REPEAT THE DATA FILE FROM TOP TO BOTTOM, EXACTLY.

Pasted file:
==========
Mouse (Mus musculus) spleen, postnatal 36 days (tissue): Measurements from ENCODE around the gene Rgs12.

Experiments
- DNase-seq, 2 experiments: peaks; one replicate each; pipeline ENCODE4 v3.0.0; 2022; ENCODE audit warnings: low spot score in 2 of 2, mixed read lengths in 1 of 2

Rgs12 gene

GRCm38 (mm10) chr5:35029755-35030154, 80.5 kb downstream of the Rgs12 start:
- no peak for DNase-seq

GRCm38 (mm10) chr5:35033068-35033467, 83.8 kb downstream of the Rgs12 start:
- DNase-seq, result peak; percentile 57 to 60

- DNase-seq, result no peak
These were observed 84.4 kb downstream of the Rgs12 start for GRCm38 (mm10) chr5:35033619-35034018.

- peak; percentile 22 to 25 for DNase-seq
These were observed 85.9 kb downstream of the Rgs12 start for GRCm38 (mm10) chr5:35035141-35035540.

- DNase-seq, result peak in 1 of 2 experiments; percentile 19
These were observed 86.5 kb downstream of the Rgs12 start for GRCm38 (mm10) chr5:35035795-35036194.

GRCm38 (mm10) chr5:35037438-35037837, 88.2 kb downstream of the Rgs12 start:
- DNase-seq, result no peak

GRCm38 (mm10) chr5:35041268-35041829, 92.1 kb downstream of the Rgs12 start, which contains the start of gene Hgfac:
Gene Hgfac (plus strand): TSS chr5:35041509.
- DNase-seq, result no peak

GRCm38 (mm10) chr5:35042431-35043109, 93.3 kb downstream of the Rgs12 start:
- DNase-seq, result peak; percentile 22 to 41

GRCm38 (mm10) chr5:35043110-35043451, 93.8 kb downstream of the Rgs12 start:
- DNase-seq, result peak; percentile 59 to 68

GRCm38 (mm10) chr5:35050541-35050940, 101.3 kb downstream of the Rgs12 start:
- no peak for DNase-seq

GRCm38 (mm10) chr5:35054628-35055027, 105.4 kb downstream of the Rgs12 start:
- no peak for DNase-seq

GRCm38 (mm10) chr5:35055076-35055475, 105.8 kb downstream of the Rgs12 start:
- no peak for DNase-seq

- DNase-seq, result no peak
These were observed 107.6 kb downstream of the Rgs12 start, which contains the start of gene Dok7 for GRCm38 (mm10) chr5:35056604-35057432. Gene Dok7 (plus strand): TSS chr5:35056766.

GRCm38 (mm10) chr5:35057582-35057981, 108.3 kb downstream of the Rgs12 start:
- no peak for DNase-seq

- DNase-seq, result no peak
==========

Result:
Mouse (Mus musculus) spleen, postnatal 36 days (tissue): Measurements from ENCODE around the gene Rgs12.

Experiments
- DNase-seq, 2 experiments: peaks; one replicate each; pipeline ENCODE4 v3.0.0; 2022; ENCODE audit warnings: low spot score in 2 of 2, mixed read lengths in 1 of 2

Rgs12 gene

GRCm38 (mm10) chr5:35029755-35030154, 80.5 kb downstream of the Rgs12 start:
- no peak for DNase-seq

GRCm38 (mm10) chr5:35033068-35033467, 83.8 kb downstream of the Rgs12 start:
- DNase-seq, result peak; percentile 57 to 60

- DNase-seq, result no peak
These were observed 84.4 kb downstream of the Rgs12 start for GRCm38 (mm10) chr5:35033619-35034018.

- peak; percentile 22 to 25 for DNase-seq
These were observed 85.9 kb downstream of the Rgs12 start for GRCm38 (mm10) chr5:35035141-35035540.

- DNase-seq, result peak in 1 of 2 experiments; percentile 19
These were observed 86.5 kb downstream of the Rgs12 start for GRCm38 (mm10) chr5:35035795-35036194.

GRCm38 (mm10) chr5:35037438-35037837, 88.2 kb downstream of the Rgs12 start:
- DNase-seq, result no peak

GRCm38 (mm10) chr5:35041268-35041829, 92.1 kb downstream of the Rgs12 start, which contains the start of gene Hgfac:
Gene Hgfac (plus strand): TSS chr5:35041509.
- DNase-seq, result no peak

GRCm38 (mm10) chr5:35042431-35043109, 93.3 kb downstream of the Rgs12 start:
- DNase-seq, result peak; percentile 22 to 41

GRCm38 (mm10) chr5:35043110-35043451, 93.8 kb downstream of the Rgs12 start:
- DNase-seq, result peak; percentile 59 to 68

GRCm38 (mm10) chr5:35050541-35050940, 101.3 kb downstream of the Rgs12 start:
- no peak for DNase-seq

GRCm38 (mm10) chr5:35054628-35055027, 105.4 kb downstream of the Rgs12 start:
- no peak for DNase-seq

GRCm38 (mm10) chr5:35055076-35055475, 105.8 kb downstream of the Rgs12 start:
- no peak for DNase-seq

- DNase-seq, result no peak
These were observed 107.6 kb downstream of the Rgs12 start, which contains the start of gene Dok7 for GRCm38 (mm10) chr5:35056604-35057432. Gene Dok7 (plus strand): TSS chr5:35056766.

GRCm38 (mm10) chr5:35057582-35057981, 108.3 kb downstream of the Rgs12 start:
- no peak for DNase-seq

- DNase-seq, result no peak